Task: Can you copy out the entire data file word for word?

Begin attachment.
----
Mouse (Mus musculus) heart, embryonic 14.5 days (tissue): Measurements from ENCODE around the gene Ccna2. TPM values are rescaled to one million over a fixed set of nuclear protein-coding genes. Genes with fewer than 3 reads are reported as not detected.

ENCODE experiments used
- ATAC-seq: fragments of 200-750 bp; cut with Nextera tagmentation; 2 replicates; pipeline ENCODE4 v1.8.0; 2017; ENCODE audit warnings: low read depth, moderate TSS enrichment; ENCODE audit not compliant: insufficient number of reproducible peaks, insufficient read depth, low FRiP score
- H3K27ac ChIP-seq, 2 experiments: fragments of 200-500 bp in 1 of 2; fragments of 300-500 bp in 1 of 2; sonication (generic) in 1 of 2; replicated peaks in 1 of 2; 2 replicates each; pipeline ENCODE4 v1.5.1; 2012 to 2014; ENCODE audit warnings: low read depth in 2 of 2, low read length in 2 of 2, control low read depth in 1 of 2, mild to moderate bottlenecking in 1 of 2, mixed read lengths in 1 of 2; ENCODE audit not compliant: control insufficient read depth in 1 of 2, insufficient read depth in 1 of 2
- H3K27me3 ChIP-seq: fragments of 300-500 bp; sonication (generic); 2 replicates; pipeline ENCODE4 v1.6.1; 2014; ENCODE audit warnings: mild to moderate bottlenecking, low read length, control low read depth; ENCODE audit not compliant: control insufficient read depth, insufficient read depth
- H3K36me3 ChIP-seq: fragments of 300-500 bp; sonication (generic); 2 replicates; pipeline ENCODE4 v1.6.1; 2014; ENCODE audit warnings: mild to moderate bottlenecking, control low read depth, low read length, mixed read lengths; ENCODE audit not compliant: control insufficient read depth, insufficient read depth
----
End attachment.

Mouse (Mus musculus) heart, embryonic 14.5 days (tissue): Measurements from ENCODE around the gene Ccna2. TPM values are rescaled to one million over a fixed set of nuclear protein-coding genes. Genes with fewer than 3 reads are reported as not detected.

ENCODE experiments used
- ATAC-seq: fragments of 200-750 bp; cut with Nextera tagmentation; 2 replicates; pipeline ENCODE4 v1.8.0; 2017; ENCODE audit warnings: low read depth, moderate TSS enrichment; ENCODE audit not compliant: insufficient number of reproducible peaks, insufficient read depth, low FRiP score
- H3K27ac ChIP-seq, 2 experiments: fragments of 200-500 bp in 1 of 2; fragments of 300-500 bp in 1 of 2; sonication (generic) in 1 of 2; replicated peaks in 1 of 2; 2 replicates each; pipeline ENCODE4 v1.5.1; 2012 to 2014; ENCODE audit warnings: low read depth in 2 of 2, low read length in 2 of 2, control low read depth in 1 of 2, mild to moderate bottlenecking in 1 of 2, mixed read lengths in 1 of 2; ENCODE audit not compliant: control insufficient read depth in 1 of 2, insufficient read depth in 1 of 2
- H3K27me3 ChIP-seq: fragments of 300-500 bp; sonication (generic); 2 replicates; pipeline ENCODE4 v1.6.1; 2014; ENCODE audit warnings: mild to moderate bottlenecking, low read length, control low read depth; ENCODE audit not compliant: control insufficient read depth, insufficient read depth
- H3K36me3 ChIP-seq: fragments of 300-500 bp; sonication (generic); 2 replicates; pipeline ENCODE4 v1.6.1; 2014; ENCODE audit warnings: mild to moderate bottlenecking, control low read depth, low read length, mixed read lengths; ENCODE audit not compliant: control insufficient read depth, insufficient read depth